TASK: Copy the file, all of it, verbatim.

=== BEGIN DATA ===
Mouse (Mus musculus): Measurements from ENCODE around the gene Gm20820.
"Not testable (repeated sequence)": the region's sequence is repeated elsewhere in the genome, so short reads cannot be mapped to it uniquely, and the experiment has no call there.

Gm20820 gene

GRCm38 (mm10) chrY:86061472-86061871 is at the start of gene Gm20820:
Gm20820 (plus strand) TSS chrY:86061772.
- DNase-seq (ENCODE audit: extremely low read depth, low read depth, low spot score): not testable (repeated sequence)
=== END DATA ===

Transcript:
Mouse (Mus musculus): Measurements from ENCODE around the gene Gm20820.
"Not testable (repeated sequence)": the region's sequence is repeated elsewhere in the genome, so short reads cannot be mapped to it uniquely, and the experiment has no call there.

Gm20820 gene

GRCm38 (mm10) chrY:86061472-86061871 is at the start of gene Gm20820:
Gm20820 (plus strand) TSS chrY:86061772.
- DNase-seq (ENCODE audit: extremely low read depth, low read depth, low spot score): not testable (repeated sequence)